Proposed Niagara Studio movie complex asks for more changes
The planned Niagara Studio movie complex on Niagara Street in Buffalo moved closer to construction Monday, with more action in City Hall on a further modified plan.
With continuing technological changes in the movie and TV business, the $24 million plan is seeing some changes, while continuing with the goal to start shooting in the fall of next year.
The plan was before the Planning Board Monday for its piece of the city's tangled development process. That board postponed a decision for two weeks because another part of the project has to go before the Zoning Board of Appeals for variances in Buffalo's Green Code and, if approved, return to the Planning Board.
The big change is to shift to a large and two smaller studios.
"Added two additional sound stages to the project," said project sponsor Larry Quinn, "which will allow us to, number one, adapt to the new technology. The new technology in filmmaking is a video wall system that I would have trouble myself explaining, but it basically replaces the green screen approach and it's all video."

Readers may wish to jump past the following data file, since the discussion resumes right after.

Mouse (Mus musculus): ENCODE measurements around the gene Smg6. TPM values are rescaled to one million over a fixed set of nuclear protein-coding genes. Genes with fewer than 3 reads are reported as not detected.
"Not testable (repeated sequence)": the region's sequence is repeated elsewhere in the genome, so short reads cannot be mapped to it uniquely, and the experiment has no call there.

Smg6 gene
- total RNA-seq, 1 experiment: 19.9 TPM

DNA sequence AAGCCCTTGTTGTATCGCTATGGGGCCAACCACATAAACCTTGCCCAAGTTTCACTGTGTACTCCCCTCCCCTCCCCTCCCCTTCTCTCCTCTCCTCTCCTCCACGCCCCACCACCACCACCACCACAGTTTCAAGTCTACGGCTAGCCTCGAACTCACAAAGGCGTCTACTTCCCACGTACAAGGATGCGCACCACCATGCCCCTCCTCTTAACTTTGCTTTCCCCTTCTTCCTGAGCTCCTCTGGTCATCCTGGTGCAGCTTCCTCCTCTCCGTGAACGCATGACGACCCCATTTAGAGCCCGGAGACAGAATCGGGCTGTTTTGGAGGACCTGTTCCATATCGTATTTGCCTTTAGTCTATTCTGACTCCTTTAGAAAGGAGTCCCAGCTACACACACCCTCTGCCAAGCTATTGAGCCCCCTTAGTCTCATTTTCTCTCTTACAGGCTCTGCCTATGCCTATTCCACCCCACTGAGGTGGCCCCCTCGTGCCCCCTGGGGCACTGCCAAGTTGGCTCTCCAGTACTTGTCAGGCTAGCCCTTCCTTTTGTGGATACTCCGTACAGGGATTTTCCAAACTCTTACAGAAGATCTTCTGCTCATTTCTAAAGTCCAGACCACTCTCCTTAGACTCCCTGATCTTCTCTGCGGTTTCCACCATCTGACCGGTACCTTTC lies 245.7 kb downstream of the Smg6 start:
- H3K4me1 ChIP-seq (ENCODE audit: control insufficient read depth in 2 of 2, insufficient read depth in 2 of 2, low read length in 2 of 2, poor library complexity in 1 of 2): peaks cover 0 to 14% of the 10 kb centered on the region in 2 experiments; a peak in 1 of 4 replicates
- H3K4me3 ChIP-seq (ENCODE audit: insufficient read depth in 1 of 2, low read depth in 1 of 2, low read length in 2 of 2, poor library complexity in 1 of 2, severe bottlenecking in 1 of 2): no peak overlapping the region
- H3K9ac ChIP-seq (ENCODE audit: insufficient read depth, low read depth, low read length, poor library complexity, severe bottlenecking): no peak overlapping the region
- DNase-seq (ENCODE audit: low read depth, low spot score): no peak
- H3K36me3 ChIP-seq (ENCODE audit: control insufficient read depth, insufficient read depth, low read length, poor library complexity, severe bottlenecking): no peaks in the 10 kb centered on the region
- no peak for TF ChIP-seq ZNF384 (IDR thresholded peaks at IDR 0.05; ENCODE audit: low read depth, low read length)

Architect Kevin Murrett said there is massive demand nationwide for more studio space like the planned Niagara Studio.
"Thus, the owner's willingness to advance the entire buildout of the project at this time, but at a slightly different configuration," Murrett said. "So instead of two 20,000-square-foot boxes, now you will find on the floor plan one 20,000-square-foot box and then two smaller 5,000. So for a total production area of 30,000 square feet."
The new plan also includes space on the site at Niagara and West Ferry for a backlot, which would allow scenes to be shot on site, rather than on location in the community.
"Buffalo has developed a tremendous reputation in the industry as a place you can do films," Quinn said. "So all those factors are getting us in this package, but I just worry that we could have bounced out if we didn't meet a certain requirement."
The entire complex is planned on an industrial brownfield, which needs to be cleaned, using state tax credits, leading to more landscaping and a paved-over space.